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From The Wild Hunt, a [neo-]pagan blog, comes the most bizarre piece of medievalist news I have heard all week. Arthur Uther Pendragon, modern druid and reincarnation of the famous king, is running to become an independent MP in Salisbury. I find myself speechless, and thus am reduced to blockquoting:
“One of the counts I will be most interested in following on election night will be the one down in Salisbury, where the ever-colourful King Arthur Pendragon is standing. You’ve got to love him: a man in a dress who rides a motorbike and carries a dirty big sword called Excalibur around … He’s a sort of wayward son of the Druid movement – the armed proletarian wing – with a taste in wild women and flashy silver jewellery and a kind of persistent stubbornness that is almost Churchillian in its scope. I think there may be other candidates, but I’ve already forgotten who they are.”
I must admit to being inclined to agreement with Rob Mayall on that one. For all that I am quite fond of my local MPs, I would probably vote for a chap wielding a sword and riding about on a motorbike. It adds a certain colour which is somewhat lacking in Australian -and most other- English elections.
Oh, certainly, I could write something about the immense influence the Arthurian mythology retains even in our modern age, wax lyrical about the lack of romance in current-day politics. I could write a post about barmy New Age types, or rattle on about religious influences in politics
But Mister Pendragon seems relatively harmless- he’s vowed never to unsheathe Excalibur in anger.
Once upon a time the Old Norse reading group decided to go out to a Scandinavian restaurant instead of doing any work. During the night one of our members commented on how many neo-pagans the study of this language attracts. There was much bemusement amongst the group; at least three of us are atheists, including myself. The remainder muttered something and looked away uncomfortably. Yet he was not entirely incorrect.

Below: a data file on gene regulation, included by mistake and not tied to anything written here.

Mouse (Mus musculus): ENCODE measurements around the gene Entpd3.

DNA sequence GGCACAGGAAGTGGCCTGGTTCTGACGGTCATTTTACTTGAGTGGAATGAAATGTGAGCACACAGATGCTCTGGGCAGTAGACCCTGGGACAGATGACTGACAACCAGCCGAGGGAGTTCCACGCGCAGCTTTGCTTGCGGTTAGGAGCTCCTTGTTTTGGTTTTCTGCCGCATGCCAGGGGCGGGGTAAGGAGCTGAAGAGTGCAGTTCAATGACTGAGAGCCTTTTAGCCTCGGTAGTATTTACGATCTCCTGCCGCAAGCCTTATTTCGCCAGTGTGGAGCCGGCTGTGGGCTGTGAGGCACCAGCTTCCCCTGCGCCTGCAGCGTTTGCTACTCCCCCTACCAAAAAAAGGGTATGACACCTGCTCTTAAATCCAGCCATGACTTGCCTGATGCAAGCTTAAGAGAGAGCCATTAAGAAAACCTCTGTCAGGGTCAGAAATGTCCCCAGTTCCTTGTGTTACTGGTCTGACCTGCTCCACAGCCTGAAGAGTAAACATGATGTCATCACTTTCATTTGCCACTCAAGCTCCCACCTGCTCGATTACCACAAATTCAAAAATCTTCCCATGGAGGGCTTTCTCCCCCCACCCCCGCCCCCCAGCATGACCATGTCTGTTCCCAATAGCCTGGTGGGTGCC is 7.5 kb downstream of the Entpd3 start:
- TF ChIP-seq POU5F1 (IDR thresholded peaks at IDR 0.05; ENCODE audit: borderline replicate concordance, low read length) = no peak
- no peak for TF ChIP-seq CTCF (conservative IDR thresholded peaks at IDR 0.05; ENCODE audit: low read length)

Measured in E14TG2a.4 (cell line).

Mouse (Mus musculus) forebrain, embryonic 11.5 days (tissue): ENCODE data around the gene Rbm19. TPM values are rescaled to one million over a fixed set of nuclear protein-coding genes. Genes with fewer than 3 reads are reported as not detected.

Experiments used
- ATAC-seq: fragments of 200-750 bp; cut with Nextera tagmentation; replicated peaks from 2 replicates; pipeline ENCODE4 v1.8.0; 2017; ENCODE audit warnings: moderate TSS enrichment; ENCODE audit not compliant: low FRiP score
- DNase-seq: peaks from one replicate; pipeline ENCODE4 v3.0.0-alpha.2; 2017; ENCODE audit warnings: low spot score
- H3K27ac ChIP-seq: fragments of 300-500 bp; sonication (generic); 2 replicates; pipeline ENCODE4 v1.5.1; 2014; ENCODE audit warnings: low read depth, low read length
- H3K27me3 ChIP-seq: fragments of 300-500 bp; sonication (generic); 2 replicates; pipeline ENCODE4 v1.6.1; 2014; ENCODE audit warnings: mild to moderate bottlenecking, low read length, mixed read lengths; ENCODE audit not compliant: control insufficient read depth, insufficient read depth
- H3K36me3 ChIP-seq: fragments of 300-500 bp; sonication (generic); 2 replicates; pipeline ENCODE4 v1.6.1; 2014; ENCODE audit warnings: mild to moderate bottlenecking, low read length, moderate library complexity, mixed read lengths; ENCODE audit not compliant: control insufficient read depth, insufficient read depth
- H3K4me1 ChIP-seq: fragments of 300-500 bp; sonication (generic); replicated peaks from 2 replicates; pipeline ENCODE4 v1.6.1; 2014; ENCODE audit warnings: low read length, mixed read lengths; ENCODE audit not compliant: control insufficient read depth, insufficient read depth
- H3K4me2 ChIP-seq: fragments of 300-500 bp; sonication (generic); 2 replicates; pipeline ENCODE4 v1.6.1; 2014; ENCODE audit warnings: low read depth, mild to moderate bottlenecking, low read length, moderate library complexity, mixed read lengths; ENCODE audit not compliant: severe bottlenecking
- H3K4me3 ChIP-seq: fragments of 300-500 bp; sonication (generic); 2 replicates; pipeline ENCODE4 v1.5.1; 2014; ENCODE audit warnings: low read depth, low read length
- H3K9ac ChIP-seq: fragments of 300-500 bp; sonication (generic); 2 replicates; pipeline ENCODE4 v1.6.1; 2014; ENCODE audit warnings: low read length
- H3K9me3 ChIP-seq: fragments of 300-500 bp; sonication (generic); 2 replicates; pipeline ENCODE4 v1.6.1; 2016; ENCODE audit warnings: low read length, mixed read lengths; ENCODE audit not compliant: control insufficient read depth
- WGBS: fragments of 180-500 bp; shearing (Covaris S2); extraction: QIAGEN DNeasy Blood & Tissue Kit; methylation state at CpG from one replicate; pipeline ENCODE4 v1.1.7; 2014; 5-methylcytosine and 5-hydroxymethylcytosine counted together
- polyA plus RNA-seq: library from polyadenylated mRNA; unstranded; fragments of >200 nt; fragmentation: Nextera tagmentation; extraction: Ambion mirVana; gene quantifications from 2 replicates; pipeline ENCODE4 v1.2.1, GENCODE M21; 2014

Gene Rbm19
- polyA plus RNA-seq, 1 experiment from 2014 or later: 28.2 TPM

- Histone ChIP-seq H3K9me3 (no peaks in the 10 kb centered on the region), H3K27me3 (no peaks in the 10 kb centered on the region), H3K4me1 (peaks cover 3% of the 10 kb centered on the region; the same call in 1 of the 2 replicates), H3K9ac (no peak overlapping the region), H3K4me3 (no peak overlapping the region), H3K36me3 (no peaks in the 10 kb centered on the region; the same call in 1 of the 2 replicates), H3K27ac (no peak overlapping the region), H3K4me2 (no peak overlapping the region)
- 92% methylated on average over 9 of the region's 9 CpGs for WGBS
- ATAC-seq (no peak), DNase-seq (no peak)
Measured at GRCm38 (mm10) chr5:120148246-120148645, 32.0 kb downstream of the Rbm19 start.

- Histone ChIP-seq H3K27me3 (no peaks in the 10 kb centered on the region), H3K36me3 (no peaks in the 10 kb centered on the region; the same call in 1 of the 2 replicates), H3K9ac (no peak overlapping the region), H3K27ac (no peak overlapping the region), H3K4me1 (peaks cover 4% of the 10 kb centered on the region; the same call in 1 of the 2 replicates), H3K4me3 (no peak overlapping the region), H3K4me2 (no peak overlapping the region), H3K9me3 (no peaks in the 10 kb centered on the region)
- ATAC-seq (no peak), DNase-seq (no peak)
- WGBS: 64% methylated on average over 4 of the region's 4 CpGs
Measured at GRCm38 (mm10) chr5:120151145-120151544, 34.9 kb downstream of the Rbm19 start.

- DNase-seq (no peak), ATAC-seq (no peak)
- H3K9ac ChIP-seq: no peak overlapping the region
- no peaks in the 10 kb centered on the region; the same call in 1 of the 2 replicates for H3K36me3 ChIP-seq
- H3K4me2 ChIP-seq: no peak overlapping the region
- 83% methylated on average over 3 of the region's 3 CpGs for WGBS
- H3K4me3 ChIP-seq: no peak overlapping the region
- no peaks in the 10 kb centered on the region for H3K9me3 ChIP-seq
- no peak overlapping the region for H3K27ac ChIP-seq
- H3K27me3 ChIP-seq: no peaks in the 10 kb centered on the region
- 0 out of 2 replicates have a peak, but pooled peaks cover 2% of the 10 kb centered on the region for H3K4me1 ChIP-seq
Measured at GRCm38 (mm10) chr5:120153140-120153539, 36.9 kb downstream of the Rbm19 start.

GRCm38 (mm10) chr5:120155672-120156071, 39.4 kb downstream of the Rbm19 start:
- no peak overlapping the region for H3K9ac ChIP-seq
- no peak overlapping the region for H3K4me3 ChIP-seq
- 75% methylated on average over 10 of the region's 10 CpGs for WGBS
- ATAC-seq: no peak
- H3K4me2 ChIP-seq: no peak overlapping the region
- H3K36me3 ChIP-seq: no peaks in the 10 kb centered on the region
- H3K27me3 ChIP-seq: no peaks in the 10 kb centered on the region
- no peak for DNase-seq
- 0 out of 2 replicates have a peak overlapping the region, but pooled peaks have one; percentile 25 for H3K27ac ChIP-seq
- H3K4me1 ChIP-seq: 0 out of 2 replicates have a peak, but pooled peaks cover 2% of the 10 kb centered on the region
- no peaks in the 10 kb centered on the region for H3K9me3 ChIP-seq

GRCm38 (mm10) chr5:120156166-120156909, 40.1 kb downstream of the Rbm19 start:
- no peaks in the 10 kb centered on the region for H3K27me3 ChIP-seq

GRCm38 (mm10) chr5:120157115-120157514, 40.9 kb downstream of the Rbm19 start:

When I was younger, ill and curious, I started looking into the reconstruction of Norse paganism. I glanced at Wicca, at other elements of the New Age, and found them wanting. They are so clearly created out of whole cloth it was difficult to take them seriously. While I am sure that they are genuine religions, and Wiccan adherents experience religious phenomena, they were too new -too obviously human- for me to take realistically. I instead took inspiration from a good friend of mine who is a Hellenistic pagan and looked into ancient European religions. A long-time fan of Norse mythology, that seemed the best place to start.
[A moment: when I say Wiccan adherents experience religious phenomena, they do. I have, as a matter of fact. Picture a wild location, a magic circle drawn, my girlfriend at the time sky-clad and casting a spell- a friend of mine and I both felt something as the spell concluded. A chill up the spine, a shiver as reality adjusted. At the time, I was impressed. Now, of course, it is painfully obvious that it was a combination of expectation, cold, and the moving nature of moonlit nights in the Australian bush. Religious phenomena aren't caused by secret spirits, but that does not mean they are not genuine for believers and that is my point.]